TIP: To alleviate signs of anxiety, we have found success by going overboard to meet those basic needs of feeling safe and loved. And be sure to build a relationship between you and the client (and between residents if you work in a senior living community) as friendships matter to help the person feel at home. I have never seen anyone looking for the bricks and mortar of home. They are looking for what home represents: safety, love, belonging, familiarity. When those feelings are absent, they seek home. Finally, we have found it very helpful to use person-centered care in which all activities and daily routines represent lifelong habits, routines, and preferences. Otherwise, it can leave the person feeling as if identity theft has occurred. Sadly, I heard one person cry out, “Help! I am looking for my friends and myself!” If that doesn’t represent the deepest level of fear and anxiety, I don’t know what does.

To summarize, a person with dementia isn’t behaving badly just “because.” They have lost much of their cognitive and communication ability, and because of changes to their brain, they are vulnerable to stress and have difficulty regulating those emotions.

They will communicate feelings of distress more through behavior than words. They need those around them to see it this way, and to NOT perceive behaviors as an inevitable symptom of dementia that needs medicating or something they are doing purposely to make your life miserable. They need your empathy and your skilled response to meet their needs, solve their problem, and help them feel better. They are dependent upon others to anticipate and meet their needs. When they feel good, their distress behaviors reduce. When you provide compassionate support, their anxiety should subside.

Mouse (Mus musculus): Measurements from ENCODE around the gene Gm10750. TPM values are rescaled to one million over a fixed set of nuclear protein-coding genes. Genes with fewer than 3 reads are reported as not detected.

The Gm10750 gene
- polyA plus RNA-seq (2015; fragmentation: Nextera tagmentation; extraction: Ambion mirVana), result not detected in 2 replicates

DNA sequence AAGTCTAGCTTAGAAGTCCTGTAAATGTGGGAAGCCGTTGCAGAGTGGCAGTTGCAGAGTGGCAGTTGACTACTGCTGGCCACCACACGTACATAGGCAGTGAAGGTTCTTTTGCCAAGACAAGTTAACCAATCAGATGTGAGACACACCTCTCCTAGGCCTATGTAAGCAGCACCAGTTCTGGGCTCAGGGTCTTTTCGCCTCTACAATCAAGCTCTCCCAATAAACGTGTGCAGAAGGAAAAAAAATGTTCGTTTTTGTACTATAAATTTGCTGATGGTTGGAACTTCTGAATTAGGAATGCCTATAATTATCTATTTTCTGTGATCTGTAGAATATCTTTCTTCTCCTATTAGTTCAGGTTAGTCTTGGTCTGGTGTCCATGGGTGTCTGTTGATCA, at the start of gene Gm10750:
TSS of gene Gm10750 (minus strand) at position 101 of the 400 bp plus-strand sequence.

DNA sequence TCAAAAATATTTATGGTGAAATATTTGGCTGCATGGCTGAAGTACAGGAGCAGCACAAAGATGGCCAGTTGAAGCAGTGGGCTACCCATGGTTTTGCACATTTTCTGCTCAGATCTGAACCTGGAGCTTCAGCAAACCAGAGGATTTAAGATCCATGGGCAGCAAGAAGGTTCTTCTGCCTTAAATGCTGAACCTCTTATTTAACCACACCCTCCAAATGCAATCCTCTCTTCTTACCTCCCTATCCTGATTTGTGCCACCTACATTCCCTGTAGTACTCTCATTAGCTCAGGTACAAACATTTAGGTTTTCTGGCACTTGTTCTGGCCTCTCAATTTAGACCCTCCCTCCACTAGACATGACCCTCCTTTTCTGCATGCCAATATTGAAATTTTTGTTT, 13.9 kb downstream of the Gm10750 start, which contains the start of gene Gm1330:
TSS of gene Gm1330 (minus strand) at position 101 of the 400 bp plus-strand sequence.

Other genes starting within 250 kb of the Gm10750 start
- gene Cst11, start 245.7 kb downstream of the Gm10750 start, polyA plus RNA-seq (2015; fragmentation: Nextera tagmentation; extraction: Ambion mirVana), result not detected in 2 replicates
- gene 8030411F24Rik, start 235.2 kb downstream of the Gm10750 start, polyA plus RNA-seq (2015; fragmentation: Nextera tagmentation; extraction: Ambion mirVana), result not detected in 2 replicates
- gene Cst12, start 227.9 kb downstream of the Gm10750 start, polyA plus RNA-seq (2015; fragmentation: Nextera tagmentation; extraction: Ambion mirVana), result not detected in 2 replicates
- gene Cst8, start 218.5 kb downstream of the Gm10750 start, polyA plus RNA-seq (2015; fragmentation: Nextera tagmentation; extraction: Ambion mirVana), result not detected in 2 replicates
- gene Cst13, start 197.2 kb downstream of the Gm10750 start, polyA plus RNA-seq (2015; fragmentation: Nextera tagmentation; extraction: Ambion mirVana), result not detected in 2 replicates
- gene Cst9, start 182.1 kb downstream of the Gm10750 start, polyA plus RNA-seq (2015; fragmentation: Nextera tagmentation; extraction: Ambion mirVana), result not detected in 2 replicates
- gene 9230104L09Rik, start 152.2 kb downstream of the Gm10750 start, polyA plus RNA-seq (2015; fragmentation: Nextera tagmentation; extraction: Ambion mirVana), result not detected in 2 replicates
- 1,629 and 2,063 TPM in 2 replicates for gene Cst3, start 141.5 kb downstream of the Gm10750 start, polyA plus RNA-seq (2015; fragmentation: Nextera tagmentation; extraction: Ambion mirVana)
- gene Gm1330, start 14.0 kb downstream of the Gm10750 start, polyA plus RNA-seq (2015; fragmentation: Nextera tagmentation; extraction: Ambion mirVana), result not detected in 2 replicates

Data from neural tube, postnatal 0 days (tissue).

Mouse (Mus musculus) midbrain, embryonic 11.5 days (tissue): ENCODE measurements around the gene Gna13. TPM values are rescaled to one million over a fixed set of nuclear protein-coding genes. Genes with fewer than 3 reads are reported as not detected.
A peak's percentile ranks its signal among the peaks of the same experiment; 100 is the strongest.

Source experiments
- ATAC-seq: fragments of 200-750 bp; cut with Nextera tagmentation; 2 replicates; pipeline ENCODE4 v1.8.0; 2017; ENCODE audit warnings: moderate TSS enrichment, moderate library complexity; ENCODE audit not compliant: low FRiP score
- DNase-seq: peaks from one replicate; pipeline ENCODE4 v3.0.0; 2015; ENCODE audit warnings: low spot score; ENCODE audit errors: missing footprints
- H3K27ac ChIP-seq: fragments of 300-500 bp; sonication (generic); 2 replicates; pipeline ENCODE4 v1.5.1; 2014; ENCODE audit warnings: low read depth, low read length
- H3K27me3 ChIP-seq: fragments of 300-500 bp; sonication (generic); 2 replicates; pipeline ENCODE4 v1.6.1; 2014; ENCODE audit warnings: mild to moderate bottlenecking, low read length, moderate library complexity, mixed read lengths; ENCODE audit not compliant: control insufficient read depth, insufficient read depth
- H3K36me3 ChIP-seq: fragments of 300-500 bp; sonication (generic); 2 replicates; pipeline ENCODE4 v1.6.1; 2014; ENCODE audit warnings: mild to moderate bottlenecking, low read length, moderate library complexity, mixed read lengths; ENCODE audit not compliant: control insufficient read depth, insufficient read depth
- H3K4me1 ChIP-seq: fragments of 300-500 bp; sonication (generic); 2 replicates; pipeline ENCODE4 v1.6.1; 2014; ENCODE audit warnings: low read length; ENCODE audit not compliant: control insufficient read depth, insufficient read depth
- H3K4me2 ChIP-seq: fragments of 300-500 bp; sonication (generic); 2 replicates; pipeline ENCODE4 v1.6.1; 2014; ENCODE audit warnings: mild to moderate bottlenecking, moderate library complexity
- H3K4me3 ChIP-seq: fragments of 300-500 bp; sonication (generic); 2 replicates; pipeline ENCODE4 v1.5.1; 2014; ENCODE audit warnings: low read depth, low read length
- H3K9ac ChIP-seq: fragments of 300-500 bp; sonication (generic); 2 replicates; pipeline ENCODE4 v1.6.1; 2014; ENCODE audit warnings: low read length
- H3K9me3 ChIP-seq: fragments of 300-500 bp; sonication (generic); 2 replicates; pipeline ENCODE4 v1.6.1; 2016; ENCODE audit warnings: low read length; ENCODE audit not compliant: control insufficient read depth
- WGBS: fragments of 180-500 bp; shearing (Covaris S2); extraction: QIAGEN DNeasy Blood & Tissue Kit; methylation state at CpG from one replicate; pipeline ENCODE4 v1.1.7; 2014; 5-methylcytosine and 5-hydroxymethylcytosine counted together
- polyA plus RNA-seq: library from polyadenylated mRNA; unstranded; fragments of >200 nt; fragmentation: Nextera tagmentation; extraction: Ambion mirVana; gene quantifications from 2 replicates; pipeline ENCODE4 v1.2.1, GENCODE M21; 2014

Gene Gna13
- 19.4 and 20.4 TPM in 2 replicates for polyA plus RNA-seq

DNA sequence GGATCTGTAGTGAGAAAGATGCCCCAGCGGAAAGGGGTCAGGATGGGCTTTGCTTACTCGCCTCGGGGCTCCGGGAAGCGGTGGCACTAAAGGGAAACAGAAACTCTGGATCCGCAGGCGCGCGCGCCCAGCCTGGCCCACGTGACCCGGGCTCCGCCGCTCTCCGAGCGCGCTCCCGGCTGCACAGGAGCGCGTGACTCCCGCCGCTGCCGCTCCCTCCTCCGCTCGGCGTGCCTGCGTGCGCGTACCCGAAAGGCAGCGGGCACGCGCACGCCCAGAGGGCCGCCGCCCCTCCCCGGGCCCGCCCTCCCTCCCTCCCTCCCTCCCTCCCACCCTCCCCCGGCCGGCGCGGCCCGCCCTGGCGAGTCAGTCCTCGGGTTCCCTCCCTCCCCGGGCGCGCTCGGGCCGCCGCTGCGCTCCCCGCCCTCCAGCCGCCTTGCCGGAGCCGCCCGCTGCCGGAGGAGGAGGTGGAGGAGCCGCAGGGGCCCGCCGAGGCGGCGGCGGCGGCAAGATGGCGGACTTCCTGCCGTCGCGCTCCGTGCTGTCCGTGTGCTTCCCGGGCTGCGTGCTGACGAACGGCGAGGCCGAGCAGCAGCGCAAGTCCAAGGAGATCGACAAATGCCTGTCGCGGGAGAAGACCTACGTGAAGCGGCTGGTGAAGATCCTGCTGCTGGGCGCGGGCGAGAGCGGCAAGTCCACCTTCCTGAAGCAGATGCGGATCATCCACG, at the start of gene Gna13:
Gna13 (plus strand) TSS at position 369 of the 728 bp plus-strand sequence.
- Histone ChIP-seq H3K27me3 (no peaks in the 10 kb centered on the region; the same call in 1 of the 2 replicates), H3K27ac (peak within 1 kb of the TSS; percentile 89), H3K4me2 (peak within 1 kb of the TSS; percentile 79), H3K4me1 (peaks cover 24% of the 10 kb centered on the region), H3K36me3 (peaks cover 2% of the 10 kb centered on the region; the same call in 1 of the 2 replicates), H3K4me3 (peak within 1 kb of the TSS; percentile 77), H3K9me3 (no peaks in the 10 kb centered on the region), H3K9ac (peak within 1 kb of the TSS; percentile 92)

5 ways to make distress behavior better for all.

  1. Don’t take their distress behavior personally. Understand it is the disease talking and not the person. They are doing the best they can given the pathology and atrophy to their brain and the circumstance.

  2. Behavior influences behavior. If you escalate, they escalate. Conversely, if you remain calm and positive, you can have a positive impact on de-escalating their distress and restoring calm, safety, and security for all.

  3. Don’t ignore the early signs of distress behavior. Ignoring the early communications that something is wrong is like letting a spark burn in the dry brush.

  4. Don’t push through to complete a task. This is akin to throwing gasoline on a fire. You are inadvertently escalating a situation to a crisis. If I ignore the anxiety and keep pushing, they may feel threatened or controlled and strike. But if I can help them feel less anxious, they many never escalate and become agitated or aggressive. If we recognize and address the early signs of distress—anxious behaviors such as pacing, crying, or wringing their hands—we can prevent the escalation to a crisis situation.